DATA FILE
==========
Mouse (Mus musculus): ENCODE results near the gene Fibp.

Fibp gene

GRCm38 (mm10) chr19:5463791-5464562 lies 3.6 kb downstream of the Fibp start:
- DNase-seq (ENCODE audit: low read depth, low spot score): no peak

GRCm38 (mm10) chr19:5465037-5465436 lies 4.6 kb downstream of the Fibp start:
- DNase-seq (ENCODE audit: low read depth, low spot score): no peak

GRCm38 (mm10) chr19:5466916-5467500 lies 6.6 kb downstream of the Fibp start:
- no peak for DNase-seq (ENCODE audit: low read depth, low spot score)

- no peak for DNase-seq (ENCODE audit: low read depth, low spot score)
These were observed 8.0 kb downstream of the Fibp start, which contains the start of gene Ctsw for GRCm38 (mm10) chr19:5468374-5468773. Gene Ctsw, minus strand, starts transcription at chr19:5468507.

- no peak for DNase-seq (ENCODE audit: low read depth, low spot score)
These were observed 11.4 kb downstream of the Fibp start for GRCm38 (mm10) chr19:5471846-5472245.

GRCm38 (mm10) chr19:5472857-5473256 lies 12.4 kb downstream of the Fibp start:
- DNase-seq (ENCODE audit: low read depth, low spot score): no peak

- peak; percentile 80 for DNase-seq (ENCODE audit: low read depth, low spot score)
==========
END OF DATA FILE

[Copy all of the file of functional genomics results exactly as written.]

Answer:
Mouse (Mus musculus): ENCODE results near the gene Fibp.

Fibp gene

GRCm38 (mm10) chr19:5463791-5464562 lies 3.6 kb downstream of the Fibp start:
- DNase-seq (ENCODE audit: low read depth, low spot score): no peak

GRCm38 (mm10) chr19:5465037-5465436 lies 4.6 kb downstream of the Fibp start:
- DNase-seq (ENCODE audit: low read depth, low spot score): no peak

GRCm38 (mm10) chr19:5466916-5467500 lies 6.6 kb downstream of the Fibp start:
- no peak for DNase-seq (ENCODE audit: low read depth, low spot score)

- no peak for DNase-seq (ENCODE audit: low read depth, low spot score)
These were observed 8.0 kb downstream of the Fibp start, which contains the start of gene Ctsw for GRCm38 (mm10) chr19:5468374-5468773. Gene Ctsw, minus strand, starts transcription at chr19:5468507.

- no peak for DNase-seq (ENCODE audit: low read depth, low spot score)
These were observed 11.4 kb downstream of the Fibp start for GRCm38 (mm10) chr19:5471846-5472245.

GRCm38 (mm10) chr19:5472857-5473256 lies 12.4 kb downstream of the Fibp start:
- DNase-seq (ENCODE audit: low read depth, low spot score): no peak

- peak; percentile 80 for DNase-seq (ENCODE audit: low read depth, low spot score)